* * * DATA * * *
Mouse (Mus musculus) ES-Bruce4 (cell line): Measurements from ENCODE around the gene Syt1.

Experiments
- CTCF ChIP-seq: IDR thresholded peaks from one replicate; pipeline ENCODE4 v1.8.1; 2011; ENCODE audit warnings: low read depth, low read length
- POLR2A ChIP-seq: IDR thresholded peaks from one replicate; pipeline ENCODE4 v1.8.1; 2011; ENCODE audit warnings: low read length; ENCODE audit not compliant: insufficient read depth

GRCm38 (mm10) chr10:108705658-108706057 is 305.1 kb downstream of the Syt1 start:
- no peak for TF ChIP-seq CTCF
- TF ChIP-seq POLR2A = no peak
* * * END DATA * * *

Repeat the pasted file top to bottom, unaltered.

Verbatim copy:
Mouse (Mus musculus) ES-Bruce4 (cell line): Measurements from ENCODE around the gene Syt1.

Experiments
- CTCF ChIP-seq: IDR thresholded peaks from one replicate; pipeline ENCODE4 v1.8.1; 2011; ENCODE audit warnings: low read depth, low read length
- POLR2A ChIP-seq: IDR thresholded peaks from one replicate; pipeline ENCODE4 v1.8.1; 2011; ENCODE audit warnings: low read length; ENCODE audit not compliant: insufficient read depth

GRCm38 (mm10) chr10:108705658-108706057 is 305.1 kb downstream of the Syt1 start:
- no peak for TF ChIP-seq CTCF
- TF ChIP-seq POLR2A = no peak